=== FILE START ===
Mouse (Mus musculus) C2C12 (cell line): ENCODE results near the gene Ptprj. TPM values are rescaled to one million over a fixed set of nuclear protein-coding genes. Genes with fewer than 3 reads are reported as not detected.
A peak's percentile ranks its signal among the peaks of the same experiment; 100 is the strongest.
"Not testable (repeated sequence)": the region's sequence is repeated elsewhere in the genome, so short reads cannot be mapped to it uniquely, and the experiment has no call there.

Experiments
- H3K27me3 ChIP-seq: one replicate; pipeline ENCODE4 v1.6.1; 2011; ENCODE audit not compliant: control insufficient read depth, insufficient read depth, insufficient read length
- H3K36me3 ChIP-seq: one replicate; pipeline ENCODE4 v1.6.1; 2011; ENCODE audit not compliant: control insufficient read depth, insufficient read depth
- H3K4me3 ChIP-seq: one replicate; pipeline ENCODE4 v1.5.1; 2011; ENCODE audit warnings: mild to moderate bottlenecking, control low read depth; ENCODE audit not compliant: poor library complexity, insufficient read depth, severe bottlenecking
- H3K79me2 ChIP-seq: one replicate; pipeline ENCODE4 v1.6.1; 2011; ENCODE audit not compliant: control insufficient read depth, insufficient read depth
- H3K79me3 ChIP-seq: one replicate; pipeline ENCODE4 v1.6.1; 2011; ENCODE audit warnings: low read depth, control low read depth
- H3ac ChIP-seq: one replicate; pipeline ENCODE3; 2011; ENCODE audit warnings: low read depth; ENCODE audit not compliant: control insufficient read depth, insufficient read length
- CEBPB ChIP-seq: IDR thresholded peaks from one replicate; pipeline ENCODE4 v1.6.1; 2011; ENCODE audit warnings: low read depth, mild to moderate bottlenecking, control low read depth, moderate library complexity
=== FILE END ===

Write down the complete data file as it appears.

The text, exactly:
Mouse (Mus musculus) C2C12 (cell line): ENCODE results near the gene Ptprj. TPM values are rescaled to one million over a fixed set of nuclear protein-coding genes. Genes with fewer than 3 reads are reported as not detected.
A peak's percentile ranks its signal among the peaks of the same experiment; 100 is the strongest.
"Not testable (repeated sequence)": the region's sequence is repeated elsewhere in the genome, so short reads cannot be mapped to it uniquely, and the experiment has no call there.

Experiments
- H3K27me3 ChIP-seq: one replicate; pipeline ENCODE4 v1.6.1; 2011; ENCODE audit not compliant: control insufficient read depth, insufficient read depth, insufficient read length
- H3K36me3 ChIP-seq: one replicate; pipeline ENCODE4 v1.6.1; 2011; ENCODE audit not compliant: control insufficient read depth, insufficient read depth
- H3K4me3 ChIP-seq: one replicate; pipeline ENCODE4 v1.5.1; 2011; ENCODE audit warnings: mild to moderate bottlenecking, control low read depth; ENCODE audit not compliant: poor library complexity, insufficient read depth, severe bottlenecking
- H3K79me2 ChIP-seq: one replicate; pipeline ENCODE4 v1.6.1; 2011; ENCODE audit not compliant: control insufficient read depth, insufficient read depth
- H3K79me3 ChIP-seq: one replicate; pipeline ENCODE4 v1.6.1; 2011; ENCODE audit warnings: low read depth, control low read depth
- H3ac ChIP-seq: one replicate; pipeline ENCODE3; 2011; ENCODE audit warnings: low read depth; ENCODE audit not compliant: control insufficient read depth, insufficient read length
- CEBPB ChIP-seq: IDR thresholded peaks from one replicate; pipeline ENCODE4 v1.6.1; 2011; ENCODE audit warnings: low read depth, mild to moderate bottlenecking, control low read depth, moderate library complexity